Context: Growth hormone (GH) therapy may improve statural growth outcomes in patients with severe juvenile idiopathic arthritis (JIA).
Objectives: To evaluate the effect of GH treatment on adult height and to identify determinants of growth outcomes in JIA.
Design and patients: Data from 58 patients with JIA, including 53 receiving GH, enrolled in three prospective clinical trials between 1997 and 2002 were analyzed.
Intervention: GH (0.056 mg/kg/d [interquartile range (IQR), 0.050 to 0.062]) for a median duration of 6.5 years (IQR, 4.7 to 7.9 years).
Main outcome measures: Factors associated with a favorable growth outcome (adult height - target height ≤ -1.5 standard deviations) were identified by multivariate logistic regression.
Results: Adult height was available for 48 patients 8.6 years after GH initiation (IQR, 6.0 to 10.2 years). Height standard deviation score (SDS) increased from -2.9 (IQR, -4.4 to -1.6) at baseline to -1.7 (IQR, -3.9 to -0.1) in adulthood (P < 0.001). Median adult height was below target height [SDS, -0.2 (IQR, -1.4 to 0.4); P < 0.001]. Corrected adult height SDS was -1.3 (IQR, -3.0 to -0.2). Growth outcome was favorable in 24 (52.2%) patients. Significant independent determinants of growth outcome were age at GH initiation [adjusted odds ratio (aOR), 0.68 per additional year; 95% confidence interval (CI), 0.47 to 0.99], height at GH initiation (aOR, 2.6 per additional SDS; 95% CI, 1.15 to 5.9), and mean C-reactive protein levels during follow up (aOR, 0.51 per additional 10 mg/L; 95% CI, 0.28 to 0.92).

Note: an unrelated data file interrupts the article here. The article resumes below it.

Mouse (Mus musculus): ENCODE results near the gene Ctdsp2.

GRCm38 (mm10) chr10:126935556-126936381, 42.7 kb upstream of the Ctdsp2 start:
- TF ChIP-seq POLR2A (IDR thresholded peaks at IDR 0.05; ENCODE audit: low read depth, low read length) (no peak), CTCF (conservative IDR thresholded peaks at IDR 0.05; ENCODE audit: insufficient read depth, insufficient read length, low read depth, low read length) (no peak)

Conclusion: Long-term GH treatment significantly increased growth in patients with JIA but did not fully restore the genetic growth potential. The response showed marked interindividual variability and was weaker in patients with severe inflammation.
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